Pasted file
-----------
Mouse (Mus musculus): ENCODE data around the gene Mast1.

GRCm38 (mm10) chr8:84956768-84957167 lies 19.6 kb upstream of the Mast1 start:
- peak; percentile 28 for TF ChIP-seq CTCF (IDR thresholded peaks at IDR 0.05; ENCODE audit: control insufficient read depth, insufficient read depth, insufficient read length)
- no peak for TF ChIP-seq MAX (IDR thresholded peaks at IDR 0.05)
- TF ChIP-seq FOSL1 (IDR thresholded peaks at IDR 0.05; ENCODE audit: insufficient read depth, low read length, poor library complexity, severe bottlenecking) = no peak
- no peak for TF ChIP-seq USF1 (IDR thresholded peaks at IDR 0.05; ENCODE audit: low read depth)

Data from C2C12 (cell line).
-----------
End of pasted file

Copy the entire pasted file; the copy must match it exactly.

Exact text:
Mouse (Mus musculus): ENCODE data around the gene Mast1.

GRCm38 (mm10) chr8:84956768-84957167 lies 19.6 kb upstream of the Mast1 start:
- peak; percentile 28 for TF ChIP-seq CTCF (IDR thresholded peaks at IDR 0.05; ENCODE audit: control insufficient read depth, insufficient read depth, insufficient read length)
- no peak for TF ChIP-seq MAX (IDR thresholded peaks at IDR 0.05)
- TF ChIP-seq FOSL1 (IDR thresholded peaks at IDR 0.05; ENCODE audit: insufficient read depth, low read length, poor library complexity, severe bottlenecking) = no peak
- no peak for TF ChIP-seq USF1 (IDR thresholded peaks at IDR 0.05; ENCODE audit: low read depth)

Data from C2C12 (cell line).